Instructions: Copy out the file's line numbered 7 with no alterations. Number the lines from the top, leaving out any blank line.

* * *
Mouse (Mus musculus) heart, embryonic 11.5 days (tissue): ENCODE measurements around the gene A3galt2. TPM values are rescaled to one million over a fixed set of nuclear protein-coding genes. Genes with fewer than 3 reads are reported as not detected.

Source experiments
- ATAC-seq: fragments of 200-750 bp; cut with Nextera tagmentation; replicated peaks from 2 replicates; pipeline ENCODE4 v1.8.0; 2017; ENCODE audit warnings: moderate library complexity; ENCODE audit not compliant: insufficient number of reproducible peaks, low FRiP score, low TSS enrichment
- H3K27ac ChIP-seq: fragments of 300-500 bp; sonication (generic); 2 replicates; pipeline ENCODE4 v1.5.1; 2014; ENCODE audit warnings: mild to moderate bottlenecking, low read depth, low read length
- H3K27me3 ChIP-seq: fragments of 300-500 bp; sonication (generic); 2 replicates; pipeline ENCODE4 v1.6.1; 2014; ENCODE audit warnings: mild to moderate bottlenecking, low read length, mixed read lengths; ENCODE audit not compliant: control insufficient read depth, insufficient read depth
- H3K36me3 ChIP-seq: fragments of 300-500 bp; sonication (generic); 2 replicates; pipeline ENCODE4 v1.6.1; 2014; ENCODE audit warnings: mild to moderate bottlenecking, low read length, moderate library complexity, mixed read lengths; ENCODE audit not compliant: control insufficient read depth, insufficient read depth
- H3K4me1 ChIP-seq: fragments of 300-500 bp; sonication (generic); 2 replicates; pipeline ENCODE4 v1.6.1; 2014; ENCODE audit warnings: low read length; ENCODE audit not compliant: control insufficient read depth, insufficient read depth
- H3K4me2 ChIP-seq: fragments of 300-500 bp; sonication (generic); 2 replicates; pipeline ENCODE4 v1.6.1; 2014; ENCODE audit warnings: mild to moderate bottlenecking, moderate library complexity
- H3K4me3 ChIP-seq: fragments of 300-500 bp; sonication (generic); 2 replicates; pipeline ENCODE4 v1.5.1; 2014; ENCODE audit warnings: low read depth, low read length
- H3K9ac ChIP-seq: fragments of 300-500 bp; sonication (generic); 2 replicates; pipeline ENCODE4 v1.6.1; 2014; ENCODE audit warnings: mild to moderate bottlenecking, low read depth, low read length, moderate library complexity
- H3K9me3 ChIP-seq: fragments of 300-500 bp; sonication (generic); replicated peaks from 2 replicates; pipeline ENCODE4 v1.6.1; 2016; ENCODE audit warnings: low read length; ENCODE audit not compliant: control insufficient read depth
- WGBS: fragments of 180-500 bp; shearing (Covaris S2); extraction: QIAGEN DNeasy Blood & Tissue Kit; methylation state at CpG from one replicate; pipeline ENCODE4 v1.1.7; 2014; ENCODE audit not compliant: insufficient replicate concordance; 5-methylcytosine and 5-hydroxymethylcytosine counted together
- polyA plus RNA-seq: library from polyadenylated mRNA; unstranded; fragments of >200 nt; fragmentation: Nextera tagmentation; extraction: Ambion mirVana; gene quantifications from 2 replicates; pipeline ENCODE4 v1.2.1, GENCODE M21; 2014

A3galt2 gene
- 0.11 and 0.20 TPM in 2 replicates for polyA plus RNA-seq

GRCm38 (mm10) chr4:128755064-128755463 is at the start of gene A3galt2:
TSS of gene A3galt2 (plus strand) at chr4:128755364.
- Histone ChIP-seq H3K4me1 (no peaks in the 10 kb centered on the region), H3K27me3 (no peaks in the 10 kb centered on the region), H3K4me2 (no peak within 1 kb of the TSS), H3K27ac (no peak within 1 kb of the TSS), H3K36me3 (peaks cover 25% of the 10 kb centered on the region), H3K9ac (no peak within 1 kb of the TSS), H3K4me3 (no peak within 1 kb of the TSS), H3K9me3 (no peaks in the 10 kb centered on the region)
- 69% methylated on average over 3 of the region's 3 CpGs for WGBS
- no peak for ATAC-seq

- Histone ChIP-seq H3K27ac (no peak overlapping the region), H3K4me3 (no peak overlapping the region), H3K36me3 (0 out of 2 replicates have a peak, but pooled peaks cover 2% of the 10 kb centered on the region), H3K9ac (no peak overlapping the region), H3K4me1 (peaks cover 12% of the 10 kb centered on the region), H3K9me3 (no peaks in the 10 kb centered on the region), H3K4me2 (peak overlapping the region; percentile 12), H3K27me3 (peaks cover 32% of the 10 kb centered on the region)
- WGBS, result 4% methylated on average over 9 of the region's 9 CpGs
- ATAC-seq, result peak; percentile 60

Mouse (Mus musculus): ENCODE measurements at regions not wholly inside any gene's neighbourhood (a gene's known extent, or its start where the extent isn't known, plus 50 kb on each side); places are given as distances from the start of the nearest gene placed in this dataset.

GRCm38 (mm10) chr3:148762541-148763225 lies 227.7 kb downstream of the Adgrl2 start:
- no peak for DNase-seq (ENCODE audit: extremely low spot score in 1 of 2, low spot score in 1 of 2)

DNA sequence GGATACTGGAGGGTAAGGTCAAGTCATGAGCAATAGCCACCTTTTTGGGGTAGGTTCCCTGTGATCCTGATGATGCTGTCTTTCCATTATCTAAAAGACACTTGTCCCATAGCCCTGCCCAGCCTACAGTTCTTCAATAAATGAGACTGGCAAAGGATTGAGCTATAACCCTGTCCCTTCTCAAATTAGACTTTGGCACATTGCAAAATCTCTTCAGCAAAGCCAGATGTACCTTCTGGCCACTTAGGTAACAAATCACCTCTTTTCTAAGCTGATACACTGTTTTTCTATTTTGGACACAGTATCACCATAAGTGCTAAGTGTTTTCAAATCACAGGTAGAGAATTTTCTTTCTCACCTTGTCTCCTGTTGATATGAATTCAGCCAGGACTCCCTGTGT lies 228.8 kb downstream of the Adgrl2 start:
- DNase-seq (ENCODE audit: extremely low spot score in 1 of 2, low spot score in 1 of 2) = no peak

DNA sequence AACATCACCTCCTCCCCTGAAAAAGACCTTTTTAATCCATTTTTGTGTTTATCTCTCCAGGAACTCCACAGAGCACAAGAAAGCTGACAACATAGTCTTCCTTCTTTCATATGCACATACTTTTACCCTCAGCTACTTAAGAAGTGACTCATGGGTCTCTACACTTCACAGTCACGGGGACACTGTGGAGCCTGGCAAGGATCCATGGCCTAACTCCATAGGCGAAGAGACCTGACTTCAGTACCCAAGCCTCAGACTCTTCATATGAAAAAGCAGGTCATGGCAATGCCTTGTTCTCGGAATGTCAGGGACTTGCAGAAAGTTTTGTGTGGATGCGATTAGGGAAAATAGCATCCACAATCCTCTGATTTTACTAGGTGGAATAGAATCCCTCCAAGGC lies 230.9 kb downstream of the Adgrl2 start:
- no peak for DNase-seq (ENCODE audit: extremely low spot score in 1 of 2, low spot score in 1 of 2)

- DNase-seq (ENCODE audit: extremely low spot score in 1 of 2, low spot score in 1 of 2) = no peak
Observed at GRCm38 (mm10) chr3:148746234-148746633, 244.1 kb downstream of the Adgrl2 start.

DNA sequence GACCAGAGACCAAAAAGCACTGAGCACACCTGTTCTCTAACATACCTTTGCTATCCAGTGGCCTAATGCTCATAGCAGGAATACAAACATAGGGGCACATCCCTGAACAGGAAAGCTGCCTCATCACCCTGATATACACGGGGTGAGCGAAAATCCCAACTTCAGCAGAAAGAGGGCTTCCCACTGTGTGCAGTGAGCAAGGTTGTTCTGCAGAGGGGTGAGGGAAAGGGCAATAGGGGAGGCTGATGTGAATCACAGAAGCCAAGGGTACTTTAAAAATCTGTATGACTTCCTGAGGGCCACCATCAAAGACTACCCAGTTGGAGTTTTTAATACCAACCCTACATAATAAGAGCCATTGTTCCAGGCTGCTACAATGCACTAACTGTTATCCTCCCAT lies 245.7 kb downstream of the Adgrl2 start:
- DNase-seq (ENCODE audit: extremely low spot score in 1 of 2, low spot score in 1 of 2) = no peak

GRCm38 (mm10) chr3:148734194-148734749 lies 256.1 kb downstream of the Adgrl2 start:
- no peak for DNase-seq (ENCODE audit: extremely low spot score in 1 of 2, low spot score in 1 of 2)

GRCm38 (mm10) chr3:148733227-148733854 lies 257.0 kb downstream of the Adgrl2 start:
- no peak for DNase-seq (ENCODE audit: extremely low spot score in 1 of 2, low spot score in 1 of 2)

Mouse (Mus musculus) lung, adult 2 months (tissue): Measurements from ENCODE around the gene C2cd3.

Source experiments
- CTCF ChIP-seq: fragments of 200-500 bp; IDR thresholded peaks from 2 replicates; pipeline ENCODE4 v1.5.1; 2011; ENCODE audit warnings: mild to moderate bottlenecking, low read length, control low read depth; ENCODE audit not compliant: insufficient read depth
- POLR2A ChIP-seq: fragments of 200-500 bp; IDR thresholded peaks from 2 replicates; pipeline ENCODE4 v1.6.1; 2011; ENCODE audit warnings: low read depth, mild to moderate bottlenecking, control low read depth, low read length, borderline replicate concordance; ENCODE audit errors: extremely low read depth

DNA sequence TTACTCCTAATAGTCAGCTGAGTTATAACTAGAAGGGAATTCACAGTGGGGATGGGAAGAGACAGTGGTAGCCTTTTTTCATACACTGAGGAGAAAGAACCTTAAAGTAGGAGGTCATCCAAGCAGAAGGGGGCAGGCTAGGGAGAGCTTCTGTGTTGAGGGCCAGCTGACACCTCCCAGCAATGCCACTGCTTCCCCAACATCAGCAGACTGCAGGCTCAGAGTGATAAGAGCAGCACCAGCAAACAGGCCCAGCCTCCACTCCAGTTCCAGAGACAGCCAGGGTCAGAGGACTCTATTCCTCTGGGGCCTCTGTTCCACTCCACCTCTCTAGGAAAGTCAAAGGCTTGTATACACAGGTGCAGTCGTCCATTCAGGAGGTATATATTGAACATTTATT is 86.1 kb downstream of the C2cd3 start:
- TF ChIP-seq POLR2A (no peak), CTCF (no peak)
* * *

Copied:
- H3K4me1 ChIP-seq: fragments of 300-500 bp; sonication (generic); 2 replicates; pipeline ENCODE4 v1.6.1; 2014; ENCODE audit warnings: low read length; ENCODE audit not compliant: control insufficient read depth, insufficient read depth